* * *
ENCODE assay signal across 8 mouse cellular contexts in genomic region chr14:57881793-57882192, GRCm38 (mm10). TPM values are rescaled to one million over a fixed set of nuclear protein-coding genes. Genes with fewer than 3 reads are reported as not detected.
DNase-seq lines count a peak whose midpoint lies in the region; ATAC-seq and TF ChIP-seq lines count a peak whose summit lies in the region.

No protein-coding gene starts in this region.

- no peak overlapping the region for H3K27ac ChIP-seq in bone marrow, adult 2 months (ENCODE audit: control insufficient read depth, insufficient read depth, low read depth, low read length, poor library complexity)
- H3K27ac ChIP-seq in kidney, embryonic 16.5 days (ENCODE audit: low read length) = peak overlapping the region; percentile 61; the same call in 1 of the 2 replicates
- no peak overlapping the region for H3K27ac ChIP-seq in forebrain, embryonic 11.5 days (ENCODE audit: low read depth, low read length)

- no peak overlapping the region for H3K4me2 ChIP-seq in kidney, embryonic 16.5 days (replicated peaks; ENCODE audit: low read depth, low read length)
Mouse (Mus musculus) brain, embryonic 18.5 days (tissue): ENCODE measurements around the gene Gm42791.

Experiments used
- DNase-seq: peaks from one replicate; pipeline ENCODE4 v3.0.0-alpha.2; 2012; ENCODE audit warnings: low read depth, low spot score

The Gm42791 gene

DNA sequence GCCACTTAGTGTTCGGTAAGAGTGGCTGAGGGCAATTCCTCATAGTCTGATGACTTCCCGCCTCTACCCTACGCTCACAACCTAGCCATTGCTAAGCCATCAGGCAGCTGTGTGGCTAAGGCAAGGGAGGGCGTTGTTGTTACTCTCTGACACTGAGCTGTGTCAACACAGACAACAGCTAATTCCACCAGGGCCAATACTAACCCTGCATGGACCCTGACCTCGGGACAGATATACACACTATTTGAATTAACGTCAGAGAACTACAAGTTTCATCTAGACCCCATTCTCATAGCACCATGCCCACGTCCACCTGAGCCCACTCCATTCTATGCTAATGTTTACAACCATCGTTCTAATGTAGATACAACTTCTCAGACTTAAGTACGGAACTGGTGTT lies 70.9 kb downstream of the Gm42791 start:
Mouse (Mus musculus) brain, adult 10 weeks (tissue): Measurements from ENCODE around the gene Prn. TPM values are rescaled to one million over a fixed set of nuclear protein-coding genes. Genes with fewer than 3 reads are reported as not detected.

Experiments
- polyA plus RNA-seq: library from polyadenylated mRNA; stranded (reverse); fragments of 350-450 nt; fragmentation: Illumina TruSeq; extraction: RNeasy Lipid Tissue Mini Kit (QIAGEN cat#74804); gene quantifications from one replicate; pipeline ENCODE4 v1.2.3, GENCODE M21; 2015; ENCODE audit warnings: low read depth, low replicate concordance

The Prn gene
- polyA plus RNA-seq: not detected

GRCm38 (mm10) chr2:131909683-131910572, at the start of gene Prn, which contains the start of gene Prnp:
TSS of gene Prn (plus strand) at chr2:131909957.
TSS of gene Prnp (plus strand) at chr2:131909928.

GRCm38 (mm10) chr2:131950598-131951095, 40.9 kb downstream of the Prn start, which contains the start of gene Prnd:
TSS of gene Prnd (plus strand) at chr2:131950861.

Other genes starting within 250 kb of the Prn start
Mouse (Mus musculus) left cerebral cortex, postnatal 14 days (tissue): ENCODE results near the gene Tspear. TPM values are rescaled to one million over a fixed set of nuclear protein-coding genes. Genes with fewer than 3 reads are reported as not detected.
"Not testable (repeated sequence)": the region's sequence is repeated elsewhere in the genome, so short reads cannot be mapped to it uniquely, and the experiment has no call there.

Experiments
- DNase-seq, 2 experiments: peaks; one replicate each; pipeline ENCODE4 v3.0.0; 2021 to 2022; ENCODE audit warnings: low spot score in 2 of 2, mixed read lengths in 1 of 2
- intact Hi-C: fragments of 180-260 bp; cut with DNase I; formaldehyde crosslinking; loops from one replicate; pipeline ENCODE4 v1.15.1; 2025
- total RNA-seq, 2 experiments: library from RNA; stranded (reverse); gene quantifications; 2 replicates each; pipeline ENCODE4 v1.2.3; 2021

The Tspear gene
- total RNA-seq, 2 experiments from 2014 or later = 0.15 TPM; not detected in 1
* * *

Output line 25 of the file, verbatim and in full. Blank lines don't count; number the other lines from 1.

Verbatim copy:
"Not testable (repeated sequence)": the region's sequence is repeated elsewhere in the genome, so short reads cannot be mapped to it uniquely, and the experiment has no call there.